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Trump unleashes American air power

President Trump has unleashed U.S. air power since coming into office, something that was brought into sharp focus this week by the first use of the "mother of all bombs" in Afghanistan.

Trump has been aggressive in his use of air strikes against terrorists and other targets, including the airfield in Syria that the U.S. bombarded with 59 Tomahawk missiles.

The U.S. military has said that the rules of engagement for strikes have not changed, but evidence is mounting of a more muscular approach in Iraq, Syria, Afghanistan and elsewhere, raising concerns about an increase in civilian casualties.

The publicized strikes have also sent a message to U.S. adversaries like North Korea.

"The actual uses are not that stunningly different from what we've done historically," said Michael O'Hanlon, a senior fellow at The Brookings Institution. "I don't see a cruise missile strike as a sign of Trump being off his rocker. To the extent that the North Koreans want to believe otherwise, that may be good as long, as he's not really off his rocker."

Former President Obama preferred airpower to ground troops when it came to the use of military force. His strategy for fighting the Islamic State in Iraq and Syria (ISIS) relied heavily on airstrikes, with only a small number of U.S. troops on the ground helping local forces.

But the Obama administration was also accused of "micromanaging" by requiring high-level approval for many strikes. Obama's rules of engagement also went beyond what the law of war requires in terms of civilian casualties and were criticized by defense hawks and some in the military as overly cautious.

Trump came into the White House promising to lift those restrictions and "bomb the s–-" out of ISIS.

Since taking office, he's given the Pentagon more authority to launch airstrikes against al Qaeda in Yemen and al Shabaab in Somalia without White House approval.

Trump's predilection for airpower was on display when he decided to respond to chemical weapons attack against civilians in Syria by launching cruise missiles at a Syrian airfield. That response came just two days after the chemical weapons attack.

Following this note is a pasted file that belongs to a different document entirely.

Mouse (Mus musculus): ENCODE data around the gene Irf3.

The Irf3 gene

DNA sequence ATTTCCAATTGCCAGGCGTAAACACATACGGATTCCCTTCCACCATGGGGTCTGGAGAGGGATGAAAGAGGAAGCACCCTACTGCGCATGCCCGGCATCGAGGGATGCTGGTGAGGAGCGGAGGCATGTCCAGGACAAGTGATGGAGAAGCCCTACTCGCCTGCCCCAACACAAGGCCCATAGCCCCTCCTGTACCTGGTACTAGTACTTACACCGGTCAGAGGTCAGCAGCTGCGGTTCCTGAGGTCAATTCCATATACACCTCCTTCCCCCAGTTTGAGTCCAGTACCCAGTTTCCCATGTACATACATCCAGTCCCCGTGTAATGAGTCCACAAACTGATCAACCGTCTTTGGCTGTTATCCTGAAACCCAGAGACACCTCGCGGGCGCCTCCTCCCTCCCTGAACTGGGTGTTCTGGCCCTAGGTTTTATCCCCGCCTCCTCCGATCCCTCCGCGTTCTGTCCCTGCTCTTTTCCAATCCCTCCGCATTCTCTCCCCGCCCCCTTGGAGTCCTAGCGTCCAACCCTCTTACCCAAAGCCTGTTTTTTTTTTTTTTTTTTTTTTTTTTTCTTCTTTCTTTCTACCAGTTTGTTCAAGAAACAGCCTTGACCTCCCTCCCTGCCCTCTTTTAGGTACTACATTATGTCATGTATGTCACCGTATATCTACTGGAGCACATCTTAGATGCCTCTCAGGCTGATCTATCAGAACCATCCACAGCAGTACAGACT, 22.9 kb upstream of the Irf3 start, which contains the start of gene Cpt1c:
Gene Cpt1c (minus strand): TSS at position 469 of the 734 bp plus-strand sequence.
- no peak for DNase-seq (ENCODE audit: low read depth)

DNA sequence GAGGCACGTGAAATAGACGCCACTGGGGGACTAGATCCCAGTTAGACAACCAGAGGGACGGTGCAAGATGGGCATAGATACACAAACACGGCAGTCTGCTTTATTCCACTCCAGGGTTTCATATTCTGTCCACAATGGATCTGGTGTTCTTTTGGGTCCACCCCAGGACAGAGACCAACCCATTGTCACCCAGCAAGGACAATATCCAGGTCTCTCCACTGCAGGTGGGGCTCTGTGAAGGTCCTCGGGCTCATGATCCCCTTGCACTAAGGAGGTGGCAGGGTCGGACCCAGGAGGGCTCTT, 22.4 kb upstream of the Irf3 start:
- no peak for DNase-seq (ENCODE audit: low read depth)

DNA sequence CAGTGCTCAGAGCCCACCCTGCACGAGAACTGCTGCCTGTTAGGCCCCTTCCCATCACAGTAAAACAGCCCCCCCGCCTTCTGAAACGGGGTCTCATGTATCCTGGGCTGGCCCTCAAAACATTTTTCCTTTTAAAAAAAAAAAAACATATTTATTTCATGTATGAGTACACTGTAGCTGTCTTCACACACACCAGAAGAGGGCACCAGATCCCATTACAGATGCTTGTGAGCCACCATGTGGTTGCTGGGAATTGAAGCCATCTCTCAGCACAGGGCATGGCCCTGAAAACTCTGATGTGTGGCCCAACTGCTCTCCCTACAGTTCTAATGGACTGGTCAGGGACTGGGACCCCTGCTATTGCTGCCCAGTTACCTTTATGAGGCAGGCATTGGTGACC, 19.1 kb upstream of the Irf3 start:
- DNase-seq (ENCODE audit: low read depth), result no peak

The strikes in Syria were followed by Thursday's use of the Massive Ordnance Air Blast (MOAB) bomb in Afghanistan, which was dropped to destroy a network of ISIS tunnels.

After that bombing, Trump was quick to emphasize the leeway he's given the military.

"Everybody knows exactly what happened," Trump told reporters Thursday. "We have the greatest military in the world and they've done a job as usual, so we have given them total authorization. And that's what they're doing,"

It's unclear how much Trump's ethos influenced the decision to use the MOAB.

A Central Command spokesman told The Hill on Thursday that Trump gave the military the "empowerment to do what we need to do."

But Gen. John Nicholson, commander of U.S. forces in Afghanistan, said at a press conference in Kabul on Friday the MOAB was chosen simply because it was the "right weapon against this target."

Experts also dispute that bomb wasn't used before because of political constraints; they say the weapon is only suitable for a limited number of targets.

"The Air Force has been looking for something to use the MOAB on for a very long time," said Richard Clarke, a member of the National Security Council from 1992 to 2003. "We didn't have a target that required it before."

Still, O'Hanlon said he doesn't think there's any harm in Trump touting the use of the MOAB as a way to deter adversaries.

"I've never been a big Trump fan, but I don't find anything wrong with talking a little bravado about the MOAB," he said.

Clarke said it's unlikely the recent strikes were launched with the intention of sending a message, but that that's an added advantage.

He also cautioned against linking the MOAB bombing and the Syria strike.

"I always think you got to be careful about looking at pieces of a puzzle on a table and trying to fit them all together," he said. "When you're looking from the outside in and you think there must be some pattern, it doesn't work that way."

Stephen Biddle, an adjunct senior fellow for defense policy at the Council on Foreign Relation, said expanding airstrikes can help defeat terrorists more quickly, but that there are higher chances of civilian casualties and other collateral damage.

"Assuming they did what they said they were going to do, this would be true, and so it's not surprising that there are reports of more civilian fatalities and friendly fire," he said. "If you're in a hurry, then you do it this way."

[Source: By Rebecca Kheel, The Hill, Washington, 15Apr17]

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